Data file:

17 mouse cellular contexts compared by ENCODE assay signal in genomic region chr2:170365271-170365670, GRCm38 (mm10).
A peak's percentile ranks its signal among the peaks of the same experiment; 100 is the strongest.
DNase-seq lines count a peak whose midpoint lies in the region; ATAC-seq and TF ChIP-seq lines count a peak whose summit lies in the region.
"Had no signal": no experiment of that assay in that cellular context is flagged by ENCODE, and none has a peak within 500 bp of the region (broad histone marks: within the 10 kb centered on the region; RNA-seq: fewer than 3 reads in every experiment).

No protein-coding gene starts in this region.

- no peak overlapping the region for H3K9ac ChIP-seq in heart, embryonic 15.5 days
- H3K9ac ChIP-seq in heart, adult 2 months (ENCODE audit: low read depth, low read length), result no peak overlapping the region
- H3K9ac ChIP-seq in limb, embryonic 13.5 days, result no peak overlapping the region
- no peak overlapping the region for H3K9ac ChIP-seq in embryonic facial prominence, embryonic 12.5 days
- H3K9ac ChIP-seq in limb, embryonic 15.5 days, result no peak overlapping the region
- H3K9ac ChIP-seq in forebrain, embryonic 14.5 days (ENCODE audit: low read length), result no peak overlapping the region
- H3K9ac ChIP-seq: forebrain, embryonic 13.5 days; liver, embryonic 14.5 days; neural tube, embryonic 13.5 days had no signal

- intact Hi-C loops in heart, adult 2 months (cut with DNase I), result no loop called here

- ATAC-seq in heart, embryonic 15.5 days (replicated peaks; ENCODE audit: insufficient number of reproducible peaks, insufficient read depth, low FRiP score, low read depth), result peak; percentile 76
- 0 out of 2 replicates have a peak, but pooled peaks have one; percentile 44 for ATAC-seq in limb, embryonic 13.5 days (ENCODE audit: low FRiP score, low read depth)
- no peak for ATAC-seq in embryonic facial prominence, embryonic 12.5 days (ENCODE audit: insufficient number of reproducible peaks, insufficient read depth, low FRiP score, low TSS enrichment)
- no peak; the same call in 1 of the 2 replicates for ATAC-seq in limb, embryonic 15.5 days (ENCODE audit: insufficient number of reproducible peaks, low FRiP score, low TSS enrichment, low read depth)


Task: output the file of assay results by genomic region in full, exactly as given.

17 mouse cellular contexts compared by ENCODE assay signal in genomic region chr2:170365271-170365670, GRCm38 (mm10).
A peak's percentile ranks its signal among the peaks of the same experiment; 100 is the strongest.
DNase-seq lines count a peak whose midpoint lies in the region; ATAC-seq and TF ChIP-seq lines count a peak whose summit lies in the region.
"Had no signal": no experiment of that assay in that cellular context is flagged by ENCODE, and none has a peak within 500 bp of the region (broad histone marks: within the 10 kb centered on the region; RNA-seq: fewer than 3 reads in every experiment).

No protein-coding gene starts in this region.

- no peak overlapping the region for H3K9ac ChIP-seq in heart, embryonic 15.5 days
- H3K9ac ChIP-seq in heart, adult 2 months (ENCODE audit: low read depth, low read length), result no peak overlapping the region
- H3K9ac ChIP-seq in limb, embryonic 13.5 days, result no peak overlapping the region
- no peak overlapping the region for H3K9ac ChIP-seq in embryonic facial prominence, embryonic 12.5 days
- H3K9ac ChIP-seq in limb, embryonic 15.5 days, result no peak overlapping the region
- H3K9ac ChIP-seq in forebrain, embryonic 14.5 days (ENCODE audit: low read length), result no peak overlapping the region
- H3K9ac ChIP-seq: forebrain, embryonic 13.5 days; liver, embryonic 14.5 days; neural tube, embryonic 13.5 days had no signal

- intact Hi-C loops in heart, adult 2 months (cut with DNase I), result no loop called here

- ATAC-seq in heart, embryonic 15.5 days (replicated peaks; ENCODE audit: insufficient number of reproducible peaks, insufficient read depth, low FRiP score, low read depth), result peak; percentile 76
- 0 out of 2 replicates have a peak, but pooled peaks have one; percentile 44 for ATAC-seq in limb, embryonic 13.5 days (ENCODE audit: low FRiP score, low read depth)
- no peak for ATAC-seq in embryonic facial prominence, embryonic 12.5 days (ENCODE audit: insufficient number of reproducible peaks, insufficient read depth, low FRiP score, low TSS enrichment)
- no peak; the same call in 1 of the 2 replicates for ATAC-seq in limb, embryonic 15.5 days (ENCODE audit: insufficient number of reproducible peaks, low FRiP score, low TSS enrichment, low read depth)